Having just celebrated its 42nd year of independence, Vanuatu is still developing, socially, economically and politically. Like many other countries in the world, it continues to struggle with the true meaning of democracy, including questions of equality, justice, participation and accountability. A key part of the democratic process is citizens exercising their civic right – and duty – to hold leaders accountable for their actions.
To contribute to the democratic process, the local NGO Sista conducted an investigation into a set of interrelated government decisions that they identified as crucial to the future of Vanuatu. The purpose of the investigation was to promote clarity and transparency in government decision-making and to encourage open and free public dialogue on key issues that affect us all as citizens. VANGO and Transparency International Vanuatu have expressed their support to stand in solidarity with Sista to conduct this investigation.
The result was a series of 4 articles, which will be published to the Sista website, Facebook page and other social media in the weeks to come.
The first article provides a background into the proposal to dismantle the current Ministry of Justice and Community Services and to replace it with a Ministry of Fisheries, Oceans and Maritime Affairs. It discusses the rationale provided by the Government for the proposal, and explores alternative options.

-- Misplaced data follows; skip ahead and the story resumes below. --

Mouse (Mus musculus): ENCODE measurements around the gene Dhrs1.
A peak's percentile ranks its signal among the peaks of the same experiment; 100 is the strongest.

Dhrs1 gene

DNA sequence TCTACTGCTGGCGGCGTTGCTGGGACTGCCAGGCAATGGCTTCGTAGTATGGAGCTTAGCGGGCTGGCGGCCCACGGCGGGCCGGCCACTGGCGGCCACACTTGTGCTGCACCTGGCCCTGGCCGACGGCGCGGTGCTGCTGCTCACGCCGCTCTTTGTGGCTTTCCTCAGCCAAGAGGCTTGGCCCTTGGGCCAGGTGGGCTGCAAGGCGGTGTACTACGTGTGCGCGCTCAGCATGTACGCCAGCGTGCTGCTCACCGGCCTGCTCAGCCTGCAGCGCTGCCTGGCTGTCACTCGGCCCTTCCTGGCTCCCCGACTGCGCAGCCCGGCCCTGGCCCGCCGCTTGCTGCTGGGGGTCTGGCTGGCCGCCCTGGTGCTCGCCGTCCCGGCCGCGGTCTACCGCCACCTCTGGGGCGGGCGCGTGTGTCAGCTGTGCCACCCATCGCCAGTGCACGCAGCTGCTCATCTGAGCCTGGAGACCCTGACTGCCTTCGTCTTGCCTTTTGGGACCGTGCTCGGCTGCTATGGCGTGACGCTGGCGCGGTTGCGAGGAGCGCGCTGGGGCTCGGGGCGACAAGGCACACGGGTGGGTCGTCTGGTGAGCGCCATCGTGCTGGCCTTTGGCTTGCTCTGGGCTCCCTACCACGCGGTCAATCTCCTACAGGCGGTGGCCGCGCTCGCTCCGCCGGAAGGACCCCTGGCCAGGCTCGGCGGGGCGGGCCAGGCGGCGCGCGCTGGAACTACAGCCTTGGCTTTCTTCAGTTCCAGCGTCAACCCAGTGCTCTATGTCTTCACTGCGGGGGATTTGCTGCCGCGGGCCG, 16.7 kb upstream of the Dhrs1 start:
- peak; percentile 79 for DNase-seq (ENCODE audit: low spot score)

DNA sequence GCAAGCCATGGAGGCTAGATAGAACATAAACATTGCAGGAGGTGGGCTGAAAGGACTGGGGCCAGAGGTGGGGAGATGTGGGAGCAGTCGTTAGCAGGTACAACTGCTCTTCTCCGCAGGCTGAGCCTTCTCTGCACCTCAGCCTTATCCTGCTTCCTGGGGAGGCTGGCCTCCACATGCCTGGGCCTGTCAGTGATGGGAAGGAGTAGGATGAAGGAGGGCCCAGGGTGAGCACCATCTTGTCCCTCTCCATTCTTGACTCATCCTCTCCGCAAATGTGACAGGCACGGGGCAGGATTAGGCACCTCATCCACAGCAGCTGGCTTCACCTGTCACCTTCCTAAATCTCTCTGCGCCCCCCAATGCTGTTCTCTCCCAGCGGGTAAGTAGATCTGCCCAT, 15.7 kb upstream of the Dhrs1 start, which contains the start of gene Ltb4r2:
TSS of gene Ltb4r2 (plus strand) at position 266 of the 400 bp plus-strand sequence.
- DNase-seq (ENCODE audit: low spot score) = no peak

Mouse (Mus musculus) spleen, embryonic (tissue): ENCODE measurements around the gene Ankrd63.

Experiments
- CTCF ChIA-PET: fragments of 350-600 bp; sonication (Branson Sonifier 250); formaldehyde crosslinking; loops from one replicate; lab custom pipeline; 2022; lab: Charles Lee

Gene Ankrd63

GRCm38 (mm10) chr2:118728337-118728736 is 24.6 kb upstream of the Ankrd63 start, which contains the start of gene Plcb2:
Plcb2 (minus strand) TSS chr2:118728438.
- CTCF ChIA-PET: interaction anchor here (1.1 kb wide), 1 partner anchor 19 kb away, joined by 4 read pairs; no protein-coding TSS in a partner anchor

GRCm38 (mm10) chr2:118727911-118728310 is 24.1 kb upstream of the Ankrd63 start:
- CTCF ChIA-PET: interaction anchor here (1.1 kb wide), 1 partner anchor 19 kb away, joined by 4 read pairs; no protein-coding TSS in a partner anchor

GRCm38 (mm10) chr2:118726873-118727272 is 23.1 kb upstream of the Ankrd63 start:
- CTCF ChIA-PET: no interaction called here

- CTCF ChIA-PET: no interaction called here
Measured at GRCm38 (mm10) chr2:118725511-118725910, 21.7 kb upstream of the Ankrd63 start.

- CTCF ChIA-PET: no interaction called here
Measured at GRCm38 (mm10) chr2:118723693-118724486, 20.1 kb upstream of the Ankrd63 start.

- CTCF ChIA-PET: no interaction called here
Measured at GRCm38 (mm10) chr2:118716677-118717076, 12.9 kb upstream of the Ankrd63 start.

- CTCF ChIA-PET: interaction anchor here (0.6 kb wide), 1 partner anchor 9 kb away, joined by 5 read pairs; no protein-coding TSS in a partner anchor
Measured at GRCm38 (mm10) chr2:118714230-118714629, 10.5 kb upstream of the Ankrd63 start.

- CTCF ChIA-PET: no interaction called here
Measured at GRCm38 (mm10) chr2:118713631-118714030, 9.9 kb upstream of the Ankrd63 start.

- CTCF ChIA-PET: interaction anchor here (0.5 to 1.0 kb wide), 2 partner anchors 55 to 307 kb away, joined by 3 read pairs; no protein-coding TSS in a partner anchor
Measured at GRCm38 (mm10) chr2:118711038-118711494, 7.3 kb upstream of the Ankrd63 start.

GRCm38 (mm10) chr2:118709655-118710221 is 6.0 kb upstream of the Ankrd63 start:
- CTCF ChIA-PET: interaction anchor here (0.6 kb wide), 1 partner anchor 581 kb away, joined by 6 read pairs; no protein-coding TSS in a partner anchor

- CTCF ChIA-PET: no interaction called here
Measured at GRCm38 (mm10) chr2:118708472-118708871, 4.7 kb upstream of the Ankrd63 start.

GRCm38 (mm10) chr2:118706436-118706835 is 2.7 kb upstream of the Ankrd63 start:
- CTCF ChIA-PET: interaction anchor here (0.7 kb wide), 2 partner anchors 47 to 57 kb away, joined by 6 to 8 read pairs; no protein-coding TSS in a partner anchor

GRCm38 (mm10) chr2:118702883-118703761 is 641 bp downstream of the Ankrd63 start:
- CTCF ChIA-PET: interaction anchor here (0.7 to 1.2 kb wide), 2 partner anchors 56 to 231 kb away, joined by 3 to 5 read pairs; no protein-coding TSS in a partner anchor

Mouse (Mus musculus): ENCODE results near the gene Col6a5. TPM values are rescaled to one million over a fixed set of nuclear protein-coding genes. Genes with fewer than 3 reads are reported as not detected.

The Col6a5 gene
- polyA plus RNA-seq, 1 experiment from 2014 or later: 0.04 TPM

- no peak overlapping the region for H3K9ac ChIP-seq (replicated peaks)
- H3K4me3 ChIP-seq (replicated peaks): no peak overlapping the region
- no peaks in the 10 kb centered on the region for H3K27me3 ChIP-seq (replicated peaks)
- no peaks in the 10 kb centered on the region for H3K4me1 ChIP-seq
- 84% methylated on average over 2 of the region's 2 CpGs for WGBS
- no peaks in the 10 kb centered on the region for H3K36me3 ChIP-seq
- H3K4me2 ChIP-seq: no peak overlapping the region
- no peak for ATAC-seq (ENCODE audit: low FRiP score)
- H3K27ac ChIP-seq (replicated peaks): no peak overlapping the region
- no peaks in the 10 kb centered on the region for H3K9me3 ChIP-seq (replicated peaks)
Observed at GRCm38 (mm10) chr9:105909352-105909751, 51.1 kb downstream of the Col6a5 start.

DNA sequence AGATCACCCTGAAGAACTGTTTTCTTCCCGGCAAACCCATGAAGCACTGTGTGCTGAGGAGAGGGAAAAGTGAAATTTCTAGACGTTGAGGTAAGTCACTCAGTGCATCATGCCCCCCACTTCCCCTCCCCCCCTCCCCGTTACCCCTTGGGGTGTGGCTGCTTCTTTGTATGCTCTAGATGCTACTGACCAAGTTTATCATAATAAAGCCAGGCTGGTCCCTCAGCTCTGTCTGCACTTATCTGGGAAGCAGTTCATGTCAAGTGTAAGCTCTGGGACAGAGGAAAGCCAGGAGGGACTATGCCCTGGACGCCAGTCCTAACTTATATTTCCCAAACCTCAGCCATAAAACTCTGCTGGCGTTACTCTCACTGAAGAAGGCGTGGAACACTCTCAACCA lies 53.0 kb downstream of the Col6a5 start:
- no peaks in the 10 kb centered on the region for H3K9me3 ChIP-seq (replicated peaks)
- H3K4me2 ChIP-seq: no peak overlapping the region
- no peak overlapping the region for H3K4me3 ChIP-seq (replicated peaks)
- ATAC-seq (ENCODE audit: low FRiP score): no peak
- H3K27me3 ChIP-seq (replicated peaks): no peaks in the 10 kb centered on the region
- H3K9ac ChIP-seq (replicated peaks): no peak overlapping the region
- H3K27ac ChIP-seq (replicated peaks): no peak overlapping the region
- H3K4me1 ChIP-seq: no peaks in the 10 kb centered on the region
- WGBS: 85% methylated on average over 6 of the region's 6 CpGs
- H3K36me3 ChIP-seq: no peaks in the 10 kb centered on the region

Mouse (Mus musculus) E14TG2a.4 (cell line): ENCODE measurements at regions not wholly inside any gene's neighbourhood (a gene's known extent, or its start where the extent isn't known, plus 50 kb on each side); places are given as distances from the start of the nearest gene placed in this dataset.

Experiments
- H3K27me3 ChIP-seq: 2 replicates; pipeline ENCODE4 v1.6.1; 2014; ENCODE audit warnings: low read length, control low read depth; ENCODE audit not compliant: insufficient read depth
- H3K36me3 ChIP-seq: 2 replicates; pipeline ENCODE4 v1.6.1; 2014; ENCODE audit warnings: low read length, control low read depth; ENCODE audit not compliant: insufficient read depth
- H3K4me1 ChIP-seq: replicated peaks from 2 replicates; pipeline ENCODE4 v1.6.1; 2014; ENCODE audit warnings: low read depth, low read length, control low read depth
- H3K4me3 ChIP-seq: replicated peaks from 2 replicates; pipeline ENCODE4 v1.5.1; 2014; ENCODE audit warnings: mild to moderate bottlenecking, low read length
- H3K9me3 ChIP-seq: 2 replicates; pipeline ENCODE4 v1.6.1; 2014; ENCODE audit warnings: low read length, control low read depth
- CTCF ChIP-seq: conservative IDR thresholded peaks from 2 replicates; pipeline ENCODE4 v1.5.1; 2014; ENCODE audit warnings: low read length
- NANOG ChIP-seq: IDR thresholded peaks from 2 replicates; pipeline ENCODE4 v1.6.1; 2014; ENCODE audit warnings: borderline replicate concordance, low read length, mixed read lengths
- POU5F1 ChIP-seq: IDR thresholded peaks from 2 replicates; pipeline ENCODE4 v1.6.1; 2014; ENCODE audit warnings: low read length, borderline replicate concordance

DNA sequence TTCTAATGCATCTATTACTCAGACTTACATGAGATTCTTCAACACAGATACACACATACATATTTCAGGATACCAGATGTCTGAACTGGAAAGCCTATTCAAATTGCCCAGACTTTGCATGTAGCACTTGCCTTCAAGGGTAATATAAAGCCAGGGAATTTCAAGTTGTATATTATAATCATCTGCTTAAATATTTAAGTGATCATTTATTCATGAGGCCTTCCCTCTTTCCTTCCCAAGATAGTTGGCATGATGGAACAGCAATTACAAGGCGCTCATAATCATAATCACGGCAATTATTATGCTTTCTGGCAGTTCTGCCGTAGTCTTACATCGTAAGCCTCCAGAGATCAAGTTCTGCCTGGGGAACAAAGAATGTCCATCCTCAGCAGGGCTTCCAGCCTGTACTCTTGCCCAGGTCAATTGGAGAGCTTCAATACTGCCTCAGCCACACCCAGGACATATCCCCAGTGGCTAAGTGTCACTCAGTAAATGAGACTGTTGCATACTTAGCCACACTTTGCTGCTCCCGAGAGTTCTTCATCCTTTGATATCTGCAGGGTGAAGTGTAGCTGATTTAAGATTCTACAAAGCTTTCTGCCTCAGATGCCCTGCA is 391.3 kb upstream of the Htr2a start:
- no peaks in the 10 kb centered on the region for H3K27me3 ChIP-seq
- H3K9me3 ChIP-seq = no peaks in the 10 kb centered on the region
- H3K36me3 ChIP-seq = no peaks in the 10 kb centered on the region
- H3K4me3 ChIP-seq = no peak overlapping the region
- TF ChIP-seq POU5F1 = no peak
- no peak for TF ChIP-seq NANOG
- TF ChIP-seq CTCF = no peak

The second article focuses on the extent to which proper legal process was followed in the proposed restructuring of the Ministries, something that was questioned in Court decisions and the government’s subsequent withdrawal of the proposal.
The third article focuses on the termination of Ms. Dorosday Kenneth Watson as the Director General of Justice and Social Welfare, a termination that raised questions about due process, proper consultation and gender equality, and which is still in Court today.
Finally, the fourth article focuses on the implications of the possible dismantling of the Ministry of Justice for the future of Vanuatu. As a Ministry, it not only houses a large number of agencies within the justice system, it also provides key support services for ensuring human rights and equality.
Sista’s investigation began in late 2021 and included a review of news articles, public records, and relevant legislation, and extensive interviews with civil society members, legal specialists, and current and former government employees, most of whom wish to remain anonymous. Even though many people are afraid to speak up publicly when they see wrongdoing – and those that do may face repercussions such as termination from employment, censoring or prosecution- we are grateful for those who did speak up.
With these articles, we hope to provide a more complete collective understanding of the issues at hand and also remind everyone that our democracy cannot survive without public dialogue or government accountability.